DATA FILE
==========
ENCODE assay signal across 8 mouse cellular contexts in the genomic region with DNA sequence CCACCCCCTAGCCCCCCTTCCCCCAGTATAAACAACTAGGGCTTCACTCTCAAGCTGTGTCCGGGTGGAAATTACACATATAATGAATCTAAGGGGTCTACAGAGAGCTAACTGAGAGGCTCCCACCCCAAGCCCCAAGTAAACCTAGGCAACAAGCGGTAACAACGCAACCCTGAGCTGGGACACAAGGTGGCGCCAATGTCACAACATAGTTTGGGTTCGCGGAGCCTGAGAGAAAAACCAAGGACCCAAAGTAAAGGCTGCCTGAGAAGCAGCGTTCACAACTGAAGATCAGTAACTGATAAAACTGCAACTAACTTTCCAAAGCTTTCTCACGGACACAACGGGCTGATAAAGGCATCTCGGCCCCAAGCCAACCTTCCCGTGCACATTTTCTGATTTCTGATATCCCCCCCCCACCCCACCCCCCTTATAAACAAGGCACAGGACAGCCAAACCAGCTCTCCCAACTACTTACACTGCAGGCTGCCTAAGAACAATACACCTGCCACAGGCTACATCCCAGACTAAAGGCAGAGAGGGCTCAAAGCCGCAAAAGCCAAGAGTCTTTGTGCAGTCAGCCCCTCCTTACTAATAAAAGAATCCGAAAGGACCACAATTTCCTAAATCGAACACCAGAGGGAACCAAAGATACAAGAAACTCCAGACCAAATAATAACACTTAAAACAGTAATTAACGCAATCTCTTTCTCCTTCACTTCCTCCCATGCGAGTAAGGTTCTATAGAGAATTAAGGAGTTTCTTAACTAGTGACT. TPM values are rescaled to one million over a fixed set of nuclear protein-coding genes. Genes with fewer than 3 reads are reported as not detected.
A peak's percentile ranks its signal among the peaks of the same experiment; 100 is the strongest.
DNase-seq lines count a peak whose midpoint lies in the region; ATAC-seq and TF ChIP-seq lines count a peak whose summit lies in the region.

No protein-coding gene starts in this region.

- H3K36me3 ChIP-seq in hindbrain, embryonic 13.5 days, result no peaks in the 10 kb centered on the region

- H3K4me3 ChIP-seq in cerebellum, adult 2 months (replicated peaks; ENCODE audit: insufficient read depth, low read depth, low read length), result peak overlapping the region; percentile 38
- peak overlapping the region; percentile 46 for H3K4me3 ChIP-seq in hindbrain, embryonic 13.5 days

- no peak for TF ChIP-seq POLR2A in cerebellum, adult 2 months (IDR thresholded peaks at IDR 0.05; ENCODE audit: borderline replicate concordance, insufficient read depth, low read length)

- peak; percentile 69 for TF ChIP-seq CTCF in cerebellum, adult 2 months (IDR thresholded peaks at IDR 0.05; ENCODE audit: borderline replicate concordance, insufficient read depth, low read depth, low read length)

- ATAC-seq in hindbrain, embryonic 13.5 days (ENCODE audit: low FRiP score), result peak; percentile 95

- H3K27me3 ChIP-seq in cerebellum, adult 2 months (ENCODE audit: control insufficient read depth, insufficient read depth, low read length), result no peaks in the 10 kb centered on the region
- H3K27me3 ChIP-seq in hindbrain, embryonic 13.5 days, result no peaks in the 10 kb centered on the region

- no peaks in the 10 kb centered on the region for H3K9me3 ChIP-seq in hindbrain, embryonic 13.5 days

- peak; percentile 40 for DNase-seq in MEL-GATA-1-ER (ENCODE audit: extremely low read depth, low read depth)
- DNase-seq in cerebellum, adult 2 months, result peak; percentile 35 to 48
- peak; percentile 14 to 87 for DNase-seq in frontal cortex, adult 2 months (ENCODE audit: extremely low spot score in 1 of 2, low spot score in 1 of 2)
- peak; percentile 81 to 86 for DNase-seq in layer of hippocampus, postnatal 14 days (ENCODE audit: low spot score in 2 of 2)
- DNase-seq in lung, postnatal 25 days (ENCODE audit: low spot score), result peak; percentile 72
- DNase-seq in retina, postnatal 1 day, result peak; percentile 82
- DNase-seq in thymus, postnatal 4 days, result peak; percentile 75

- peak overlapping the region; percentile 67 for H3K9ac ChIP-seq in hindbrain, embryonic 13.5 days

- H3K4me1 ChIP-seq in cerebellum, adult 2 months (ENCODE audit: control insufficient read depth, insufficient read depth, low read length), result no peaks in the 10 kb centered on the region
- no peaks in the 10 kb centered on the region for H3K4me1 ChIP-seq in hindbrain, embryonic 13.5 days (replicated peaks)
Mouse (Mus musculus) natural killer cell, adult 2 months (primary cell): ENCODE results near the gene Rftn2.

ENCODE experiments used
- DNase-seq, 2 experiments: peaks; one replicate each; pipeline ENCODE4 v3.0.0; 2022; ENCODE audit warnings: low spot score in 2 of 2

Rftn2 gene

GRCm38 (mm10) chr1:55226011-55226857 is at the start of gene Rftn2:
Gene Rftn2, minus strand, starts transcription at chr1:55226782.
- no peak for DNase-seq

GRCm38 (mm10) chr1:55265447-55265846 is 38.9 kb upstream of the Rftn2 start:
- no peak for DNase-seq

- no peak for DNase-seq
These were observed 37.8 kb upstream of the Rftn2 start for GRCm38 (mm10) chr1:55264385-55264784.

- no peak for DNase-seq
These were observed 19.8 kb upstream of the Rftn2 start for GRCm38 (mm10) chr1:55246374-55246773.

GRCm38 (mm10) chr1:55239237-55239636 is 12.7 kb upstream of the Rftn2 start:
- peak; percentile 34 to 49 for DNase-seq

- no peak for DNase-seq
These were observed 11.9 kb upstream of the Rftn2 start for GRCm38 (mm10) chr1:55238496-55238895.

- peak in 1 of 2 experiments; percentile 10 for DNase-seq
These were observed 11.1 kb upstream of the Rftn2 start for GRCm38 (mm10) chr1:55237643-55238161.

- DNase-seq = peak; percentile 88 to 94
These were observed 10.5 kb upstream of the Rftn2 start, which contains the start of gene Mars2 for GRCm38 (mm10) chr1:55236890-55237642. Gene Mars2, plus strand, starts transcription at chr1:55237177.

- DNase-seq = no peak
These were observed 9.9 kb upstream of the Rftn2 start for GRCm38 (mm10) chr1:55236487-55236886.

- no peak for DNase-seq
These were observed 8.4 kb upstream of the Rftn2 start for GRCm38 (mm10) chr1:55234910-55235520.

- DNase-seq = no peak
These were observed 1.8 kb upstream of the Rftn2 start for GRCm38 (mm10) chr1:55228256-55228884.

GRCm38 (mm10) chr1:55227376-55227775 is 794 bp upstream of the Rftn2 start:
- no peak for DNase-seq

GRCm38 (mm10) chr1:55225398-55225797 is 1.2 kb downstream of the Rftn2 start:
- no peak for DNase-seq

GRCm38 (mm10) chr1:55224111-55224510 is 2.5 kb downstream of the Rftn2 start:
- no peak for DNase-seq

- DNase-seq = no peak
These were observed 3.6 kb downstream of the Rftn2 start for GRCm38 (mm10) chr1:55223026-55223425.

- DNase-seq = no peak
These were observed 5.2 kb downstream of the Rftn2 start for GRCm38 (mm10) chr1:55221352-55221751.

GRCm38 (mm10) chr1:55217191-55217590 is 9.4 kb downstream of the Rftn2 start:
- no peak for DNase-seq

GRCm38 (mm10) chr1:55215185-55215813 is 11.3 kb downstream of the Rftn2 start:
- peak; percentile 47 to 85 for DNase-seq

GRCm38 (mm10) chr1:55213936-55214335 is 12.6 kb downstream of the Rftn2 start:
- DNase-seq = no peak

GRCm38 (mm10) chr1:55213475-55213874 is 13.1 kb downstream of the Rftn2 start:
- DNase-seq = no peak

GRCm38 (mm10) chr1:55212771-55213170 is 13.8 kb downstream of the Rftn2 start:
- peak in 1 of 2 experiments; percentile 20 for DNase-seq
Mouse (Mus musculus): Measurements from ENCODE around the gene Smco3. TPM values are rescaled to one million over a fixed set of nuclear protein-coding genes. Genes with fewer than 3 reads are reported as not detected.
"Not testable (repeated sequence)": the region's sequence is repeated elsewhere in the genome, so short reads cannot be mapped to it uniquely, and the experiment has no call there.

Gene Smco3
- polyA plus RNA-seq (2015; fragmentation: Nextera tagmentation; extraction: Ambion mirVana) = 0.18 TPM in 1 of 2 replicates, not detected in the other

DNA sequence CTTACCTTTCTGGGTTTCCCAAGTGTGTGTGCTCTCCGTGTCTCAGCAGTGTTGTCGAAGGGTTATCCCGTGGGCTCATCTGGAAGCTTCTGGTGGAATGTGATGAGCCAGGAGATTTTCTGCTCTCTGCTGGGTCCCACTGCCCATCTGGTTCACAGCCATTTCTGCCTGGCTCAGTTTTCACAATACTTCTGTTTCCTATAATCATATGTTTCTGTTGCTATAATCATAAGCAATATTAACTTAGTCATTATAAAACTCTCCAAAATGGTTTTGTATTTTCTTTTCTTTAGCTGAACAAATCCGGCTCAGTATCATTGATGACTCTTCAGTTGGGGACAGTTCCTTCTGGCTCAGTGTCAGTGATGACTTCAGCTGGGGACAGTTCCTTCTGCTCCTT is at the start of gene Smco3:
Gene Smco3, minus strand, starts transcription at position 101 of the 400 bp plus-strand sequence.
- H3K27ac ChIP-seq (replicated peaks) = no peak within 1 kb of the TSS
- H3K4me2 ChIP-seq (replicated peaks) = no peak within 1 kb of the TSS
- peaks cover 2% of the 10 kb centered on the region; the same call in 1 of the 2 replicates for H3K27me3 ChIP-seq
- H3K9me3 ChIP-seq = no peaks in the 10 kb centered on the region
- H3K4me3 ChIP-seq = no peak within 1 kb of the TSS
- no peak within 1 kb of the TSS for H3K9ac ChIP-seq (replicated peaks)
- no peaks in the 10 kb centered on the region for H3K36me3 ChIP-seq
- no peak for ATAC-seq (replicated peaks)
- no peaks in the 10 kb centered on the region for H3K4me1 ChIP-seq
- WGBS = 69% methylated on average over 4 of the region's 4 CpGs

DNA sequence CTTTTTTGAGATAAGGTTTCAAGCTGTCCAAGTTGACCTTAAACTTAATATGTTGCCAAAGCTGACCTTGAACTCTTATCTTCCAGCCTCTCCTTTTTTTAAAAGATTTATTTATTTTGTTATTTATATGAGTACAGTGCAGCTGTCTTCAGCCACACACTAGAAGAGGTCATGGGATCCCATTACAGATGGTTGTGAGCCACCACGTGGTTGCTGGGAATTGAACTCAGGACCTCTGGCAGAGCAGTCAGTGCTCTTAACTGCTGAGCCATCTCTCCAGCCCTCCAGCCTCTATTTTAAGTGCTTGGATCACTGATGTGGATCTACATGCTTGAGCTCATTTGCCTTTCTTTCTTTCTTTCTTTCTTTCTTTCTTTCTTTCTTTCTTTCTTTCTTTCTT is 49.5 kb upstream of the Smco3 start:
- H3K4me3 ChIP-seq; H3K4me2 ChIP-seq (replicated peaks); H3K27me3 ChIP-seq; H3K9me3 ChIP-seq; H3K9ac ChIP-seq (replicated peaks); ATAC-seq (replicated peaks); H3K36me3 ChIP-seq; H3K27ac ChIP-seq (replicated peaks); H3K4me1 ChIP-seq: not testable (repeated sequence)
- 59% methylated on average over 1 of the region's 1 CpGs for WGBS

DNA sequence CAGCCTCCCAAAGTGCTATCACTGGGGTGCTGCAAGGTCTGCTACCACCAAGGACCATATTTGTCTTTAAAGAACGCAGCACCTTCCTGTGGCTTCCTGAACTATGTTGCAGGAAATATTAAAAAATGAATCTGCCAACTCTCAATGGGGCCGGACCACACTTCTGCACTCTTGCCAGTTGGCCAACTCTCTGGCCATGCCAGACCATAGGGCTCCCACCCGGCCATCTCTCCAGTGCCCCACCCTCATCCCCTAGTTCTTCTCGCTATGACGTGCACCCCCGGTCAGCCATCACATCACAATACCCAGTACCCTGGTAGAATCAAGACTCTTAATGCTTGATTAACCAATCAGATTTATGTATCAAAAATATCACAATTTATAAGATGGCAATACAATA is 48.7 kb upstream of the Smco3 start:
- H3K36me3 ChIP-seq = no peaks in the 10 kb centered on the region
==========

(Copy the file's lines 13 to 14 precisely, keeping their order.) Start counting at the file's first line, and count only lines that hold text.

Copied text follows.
- no peaks in the 10 kb centered on the region for H3K9me3 ChIP-seq in hindbrain, embryonic 13.5 days

- peak; percentile 40 for DNase-seq in MEL-GATA-1-ER (ENCODE audit: extremely low read depth, low read depth)